Out of college, Luce — and his co-founder, Briton Hadden — chose journalism as the most promising route to realize these ambitions. The young entrepreneurs surveyed their competition and found a vacant niche. The Hearst and Pulitzer dailies, with their sensationalist headlines and lurid illustrations, pandered to working-class “gum-chewers.” Serious newspapers, on the other hand, were wordy and pretentious: “People have to think too hard to read them.” The Times, they concluded,was “unreadable.” No publication yet catered to “America’s most important and interesting class — the Younger Business Executive — young in years — young in spirit and young in outlook.”
They considered naming their projected publication Facts, but eventually settled on Time. Fun and opinionated, sleek and young, the magazinepremiered on March 2, 1923, and was almost immediately profitable. Targeting an audience — “the illiterate upper classes, the busy business man, the tired debutante” — that was too harried, or callow, to follow the newspapers, Time provided its readers just enough information to uphold their end of a dinner-table conversation.
Brevity determined the prose. Timestyle — or Timese — was notorious for its neologisms, including “cinemactor,” “newscast,” and “newsmagazine,” and for importing terms such as “socialite” and “pundit.” It was particularly adept at designating historical events. While its editor-in-chief suggested “The American Century,” his subordinates also dubbed the great conflict of mid-century “World War II” and suggested the romantic label of “Camelot” for the years of the Kennedy presidency.
The editors defined their audience as people who were unwilling, or unable, to understand complex issues. By catering to that inclination, Time — and its imitators and successors — no doubt also perpetuated and enabled it, producing a reading public that was increasingly lax and uncritical. The shortening of the American attention span had begun; from Time to the tweet, one might say, was not so far a slide. Brinkley argues otherwise, noting that Luce merely responded to contemporary desires, conjuring up a publication that was “almost perfectly designed to respond to several of the most important social changes of its era . . . the increasing pace of modern life, the growing nationalization of commerce, and the need of middle-class people to know much more about the nation and the world.”
Fortune followed in 1930, Life — the most popular magazine in history — in 1936. These journals represented a new escalation in readership and influence, but popular periodicals had existed before. Mid-nineteenth century readers had subscribed to Harper’s, or the Atlantic Monthly. Circulations then expanded dramatically in the early-twentieth century. McClure’s and Outlook had been required reading in the Luce household, while the Saturday Evening Post had an audience of two million by the 1920s. With this history it is difficult to pinpoint the precise nature of Luce’s innovation. Time Inc. may have furthered a going trend, transforming a mass media into a massive media. But, magazine circulations tended to rise in tandem with the nation’s expanding middle class, and the numbers amassed by Luce’s journals merely reflected the continued growth of the nation’s white-collar sector.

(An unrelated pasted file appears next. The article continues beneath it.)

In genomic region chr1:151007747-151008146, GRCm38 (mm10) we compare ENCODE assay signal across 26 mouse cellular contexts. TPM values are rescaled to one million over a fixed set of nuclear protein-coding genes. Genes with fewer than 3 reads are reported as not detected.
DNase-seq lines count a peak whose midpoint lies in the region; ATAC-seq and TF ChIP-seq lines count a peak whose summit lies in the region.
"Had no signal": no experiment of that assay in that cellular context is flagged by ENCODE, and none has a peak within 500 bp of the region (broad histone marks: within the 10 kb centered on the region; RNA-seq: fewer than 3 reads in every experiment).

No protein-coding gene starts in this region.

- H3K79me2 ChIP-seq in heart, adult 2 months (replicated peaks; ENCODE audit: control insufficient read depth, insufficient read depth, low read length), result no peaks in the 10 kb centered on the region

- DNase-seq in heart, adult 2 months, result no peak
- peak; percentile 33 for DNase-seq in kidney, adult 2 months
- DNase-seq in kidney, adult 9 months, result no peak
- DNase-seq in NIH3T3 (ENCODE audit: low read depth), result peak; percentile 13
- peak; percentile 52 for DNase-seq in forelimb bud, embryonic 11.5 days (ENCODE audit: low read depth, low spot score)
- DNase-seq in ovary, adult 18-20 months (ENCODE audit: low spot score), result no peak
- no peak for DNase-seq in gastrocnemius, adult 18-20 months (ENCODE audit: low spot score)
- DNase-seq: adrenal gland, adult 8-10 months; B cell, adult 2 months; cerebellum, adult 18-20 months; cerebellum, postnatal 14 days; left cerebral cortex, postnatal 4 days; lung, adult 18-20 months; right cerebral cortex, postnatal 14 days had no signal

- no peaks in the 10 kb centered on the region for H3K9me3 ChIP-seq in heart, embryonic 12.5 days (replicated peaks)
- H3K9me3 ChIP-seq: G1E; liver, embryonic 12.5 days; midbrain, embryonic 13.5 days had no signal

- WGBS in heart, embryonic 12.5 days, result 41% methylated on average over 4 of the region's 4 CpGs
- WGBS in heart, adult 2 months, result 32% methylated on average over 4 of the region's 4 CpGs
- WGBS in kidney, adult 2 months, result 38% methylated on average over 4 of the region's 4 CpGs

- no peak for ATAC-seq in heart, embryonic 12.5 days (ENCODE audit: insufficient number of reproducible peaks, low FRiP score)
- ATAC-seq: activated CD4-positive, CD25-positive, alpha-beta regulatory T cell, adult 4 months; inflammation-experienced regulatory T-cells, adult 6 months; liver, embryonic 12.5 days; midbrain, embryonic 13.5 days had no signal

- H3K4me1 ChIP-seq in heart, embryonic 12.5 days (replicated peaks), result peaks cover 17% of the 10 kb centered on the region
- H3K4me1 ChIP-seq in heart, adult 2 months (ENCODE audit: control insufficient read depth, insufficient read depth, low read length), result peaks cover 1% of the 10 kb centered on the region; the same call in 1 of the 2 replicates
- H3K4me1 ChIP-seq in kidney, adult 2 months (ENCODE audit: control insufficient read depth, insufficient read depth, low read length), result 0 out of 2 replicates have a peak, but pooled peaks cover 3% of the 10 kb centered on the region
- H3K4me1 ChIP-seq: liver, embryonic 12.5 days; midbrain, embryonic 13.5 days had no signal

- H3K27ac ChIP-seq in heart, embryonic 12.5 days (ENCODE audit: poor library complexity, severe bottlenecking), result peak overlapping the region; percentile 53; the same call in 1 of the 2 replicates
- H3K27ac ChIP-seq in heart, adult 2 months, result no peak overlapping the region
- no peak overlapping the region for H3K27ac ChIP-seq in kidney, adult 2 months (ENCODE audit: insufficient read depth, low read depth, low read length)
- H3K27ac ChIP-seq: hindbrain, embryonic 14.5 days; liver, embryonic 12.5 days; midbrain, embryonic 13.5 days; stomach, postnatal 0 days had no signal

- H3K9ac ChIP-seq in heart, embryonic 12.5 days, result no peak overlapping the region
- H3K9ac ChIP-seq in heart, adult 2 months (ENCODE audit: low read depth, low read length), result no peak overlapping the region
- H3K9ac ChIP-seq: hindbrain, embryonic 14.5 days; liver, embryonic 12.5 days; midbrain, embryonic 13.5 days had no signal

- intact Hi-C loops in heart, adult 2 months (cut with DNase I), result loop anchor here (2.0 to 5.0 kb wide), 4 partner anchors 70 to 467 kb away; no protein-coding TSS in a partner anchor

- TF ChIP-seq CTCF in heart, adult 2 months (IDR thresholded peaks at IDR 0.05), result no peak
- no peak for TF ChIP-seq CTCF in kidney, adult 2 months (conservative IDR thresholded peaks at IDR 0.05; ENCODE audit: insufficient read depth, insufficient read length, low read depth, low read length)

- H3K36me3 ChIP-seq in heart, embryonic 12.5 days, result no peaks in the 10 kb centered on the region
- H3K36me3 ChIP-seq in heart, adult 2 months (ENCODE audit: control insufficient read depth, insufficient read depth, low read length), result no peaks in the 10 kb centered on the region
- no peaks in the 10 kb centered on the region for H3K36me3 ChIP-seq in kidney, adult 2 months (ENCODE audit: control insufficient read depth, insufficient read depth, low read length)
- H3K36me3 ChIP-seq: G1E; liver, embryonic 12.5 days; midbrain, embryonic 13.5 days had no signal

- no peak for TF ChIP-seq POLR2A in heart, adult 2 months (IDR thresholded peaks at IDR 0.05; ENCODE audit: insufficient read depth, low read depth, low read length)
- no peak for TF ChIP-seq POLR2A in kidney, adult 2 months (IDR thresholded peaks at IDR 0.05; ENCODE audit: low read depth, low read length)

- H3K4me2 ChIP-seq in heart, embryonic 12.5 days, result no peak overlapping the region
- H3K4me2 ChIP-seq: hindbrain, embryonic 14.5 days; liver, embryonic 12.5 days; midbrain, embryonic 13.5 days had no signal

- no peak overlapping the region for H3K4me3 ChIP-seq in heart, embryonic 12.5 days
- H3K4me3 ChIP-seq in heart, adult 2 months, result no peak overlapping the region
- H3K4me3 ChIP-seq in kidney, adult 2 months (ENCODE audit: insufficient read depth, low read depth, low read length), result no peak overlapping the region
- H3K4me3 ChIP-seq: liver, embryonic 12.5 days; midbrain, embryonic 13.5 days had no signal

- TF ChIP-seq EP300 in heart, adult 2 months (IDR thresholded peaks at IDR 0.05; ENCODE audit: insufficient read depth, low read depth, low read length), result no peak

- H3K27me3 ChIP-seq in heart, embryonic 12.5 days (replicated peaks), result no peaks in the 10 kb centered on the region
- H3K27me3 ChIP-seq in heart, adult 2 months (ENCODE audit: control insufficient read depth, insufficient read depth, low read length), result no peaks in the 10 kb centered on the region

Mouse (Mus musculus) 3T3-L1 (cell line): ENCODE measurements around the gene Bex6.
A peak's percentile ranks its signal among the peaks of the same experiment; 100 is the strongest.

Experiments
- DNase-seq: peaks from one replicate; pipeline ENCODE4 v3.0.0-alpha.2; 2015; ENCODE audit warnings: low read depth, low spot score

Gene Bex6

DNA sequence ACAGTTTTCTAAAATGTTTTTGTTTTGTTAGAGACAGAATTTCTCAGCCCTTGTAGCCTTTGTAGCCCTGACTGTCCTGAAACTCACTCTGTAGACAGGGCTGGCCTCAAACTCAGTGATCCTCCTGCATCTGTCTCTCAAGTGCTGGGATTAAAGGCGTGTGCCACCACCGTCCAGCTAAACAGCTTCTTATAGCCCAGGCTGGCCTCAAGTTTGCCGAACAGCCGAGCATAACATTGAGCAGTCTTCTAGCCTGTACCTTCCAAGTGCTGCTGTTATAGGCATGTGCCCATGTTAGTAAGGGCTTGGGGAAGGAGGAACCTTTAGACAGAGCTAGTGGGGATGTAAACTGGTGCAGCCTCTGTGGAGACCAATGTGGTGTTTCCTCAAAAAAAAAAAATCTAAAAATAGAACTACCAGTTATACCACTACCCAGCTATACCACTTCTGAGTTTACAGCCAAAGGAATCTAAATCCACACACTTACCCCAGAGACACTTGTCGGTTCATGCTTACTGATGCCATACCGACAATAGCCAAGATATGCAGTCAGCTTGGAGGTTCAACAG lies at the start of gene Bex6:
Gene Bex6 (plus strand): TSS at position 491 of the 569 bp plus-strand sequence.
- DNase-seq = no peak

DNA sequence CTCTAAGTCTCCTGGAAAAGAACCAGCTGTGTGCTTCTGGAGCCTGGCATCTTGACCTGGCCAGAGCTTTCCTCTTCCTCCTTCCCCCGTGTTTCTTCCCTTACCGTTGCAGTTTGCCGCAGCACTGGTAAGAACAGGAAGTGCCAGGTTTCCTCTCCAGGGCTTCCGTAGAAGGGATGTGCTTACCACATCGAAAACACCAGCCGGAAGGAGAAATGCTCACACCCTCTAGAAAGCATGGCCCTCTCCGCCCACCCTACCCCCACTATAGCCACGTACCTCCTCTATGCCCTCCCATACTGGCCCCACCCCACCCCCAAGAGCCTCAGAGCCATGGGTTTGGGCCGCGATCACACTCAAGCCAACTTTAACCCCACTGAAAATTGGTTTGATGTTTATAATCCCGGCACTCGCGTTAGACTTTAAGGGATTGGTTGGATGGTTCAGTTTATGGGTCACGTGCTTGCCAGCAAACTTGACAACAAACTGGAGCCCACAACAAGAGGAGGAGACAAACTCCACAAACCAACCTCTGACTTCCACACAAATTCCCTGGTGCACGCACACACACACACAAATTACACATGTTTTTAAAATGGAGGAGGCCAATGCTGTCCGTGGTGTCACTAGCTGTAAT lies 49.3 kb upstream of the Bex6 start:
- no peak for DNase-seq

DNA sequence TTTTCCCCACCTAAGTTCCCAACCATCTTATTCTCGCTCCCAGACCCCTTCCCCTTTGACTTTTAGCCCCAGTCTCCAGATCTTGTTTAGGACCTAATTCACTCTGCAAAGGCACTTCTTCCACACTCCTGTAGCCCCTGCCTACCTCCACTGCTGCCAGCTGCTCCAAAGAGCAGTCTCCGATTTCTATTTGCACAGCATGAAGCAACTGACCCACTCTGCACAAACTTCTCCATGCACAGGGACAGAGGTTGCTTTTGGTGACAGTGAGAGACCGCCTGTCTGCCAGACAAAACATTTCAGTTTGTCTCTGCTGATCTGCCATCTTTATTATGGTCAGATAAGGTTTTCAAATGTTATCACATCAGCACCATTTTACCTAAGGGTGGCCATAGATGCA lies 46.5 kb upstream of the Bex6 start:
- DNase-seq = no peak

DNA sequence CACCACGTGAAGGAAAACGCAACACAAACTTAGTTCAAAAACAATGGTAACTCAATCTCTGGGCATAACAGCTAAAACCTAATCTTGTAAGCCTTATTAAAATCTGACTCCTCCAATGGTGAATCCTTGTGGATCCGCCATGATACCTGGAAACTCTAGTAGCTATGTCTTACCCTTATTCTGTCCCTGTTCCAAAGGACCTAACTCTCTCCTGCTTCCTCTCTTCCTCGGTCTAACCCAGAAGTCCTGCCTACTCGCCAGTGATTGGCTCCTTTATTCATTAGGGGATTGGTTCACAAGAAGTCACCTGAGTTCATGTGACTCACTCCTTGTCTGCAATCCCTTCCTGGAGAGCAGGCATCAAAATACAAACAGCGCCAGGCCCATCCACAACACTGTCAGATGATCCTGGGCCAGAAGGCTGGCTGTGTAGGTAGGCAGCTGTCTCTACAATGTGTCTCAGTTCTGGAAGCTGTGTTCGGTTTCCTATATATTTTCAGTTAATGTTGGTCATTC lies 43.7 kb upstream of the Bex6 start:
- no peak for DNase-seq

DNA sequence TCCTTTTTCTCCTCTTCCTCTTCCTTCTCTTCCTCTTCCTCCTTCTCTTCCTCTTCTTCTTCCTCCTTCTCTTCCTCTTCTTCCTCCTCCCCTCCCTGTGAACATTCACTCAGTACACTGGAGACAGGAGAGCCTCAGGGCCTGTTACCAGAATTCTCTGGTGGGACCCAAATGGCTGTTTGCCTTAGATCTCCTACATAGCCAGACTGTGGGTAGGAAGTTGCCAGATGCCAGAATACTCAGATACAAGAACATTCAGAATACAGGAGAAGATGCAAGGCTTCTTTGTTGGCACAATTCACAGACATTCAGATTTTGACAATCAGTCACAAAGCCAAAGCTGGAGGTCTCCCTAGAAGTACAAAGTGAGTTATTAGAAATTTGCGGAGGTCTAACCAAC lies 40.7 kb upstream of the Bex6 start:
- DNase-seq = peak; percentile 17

If Luce’s magazines were not wholly unprecedented, then, he nevertheless defined his publications against precedents set by earlier journalistic traditions. The inaugural issue of Fortune featured a fawning, bloodless appreciation of the Swift Meatpacking plant in Chicago — the same factory that Upton Sinclair’s Junglehad exposed a generation earlier. This was no coincidence, writes Brinkley, but rather “a deliberate effort to draw a contrast between the hostile muckraking of the Progressive Era and the more professionalized journalism of Luce’s world. Fortune‘s Swift was no longer a ‘jungle’ but a model of modern progressive technology.”
Muckraking journalists had presented a critique of the corporate influence, urban squalor, and political corruption that dominated American society. Works by such writers as Sinclair, Lincoln Steffens, and Ida Tarbell galvanized an uprising of middle-class reform and still stand as hallmarks of investigative reportage. In-depth and at-length, these pieces represented everything that Time and Life renounced. The muckrakers were suspicious of the wealth that industrial production had provided for the few, and they were outraged at the poverty it had created for the many. Luce dedicated himself to celebrating the prosperity and ignoring the hardship.
Life, especially, with its photo-essays, became the relentless promoter of “affluence, consumerism . . . patriotism, stable nuclear families, and male ‘breadwinners.'” Its subject was the American middle class. “Large elements of society were either missing from the pages of Life or were portrayed in ways that made them compatible with the magazine’s . . . outlook.” The hardships of the Great Depression were largely ignored. Immigrants and minorities rarely appeared, and if they did they were usually striving to join the bourgeoisie, “embracing the ‘American way of life,'” or somehow “entering the middle-class through hard work or philanthropy.”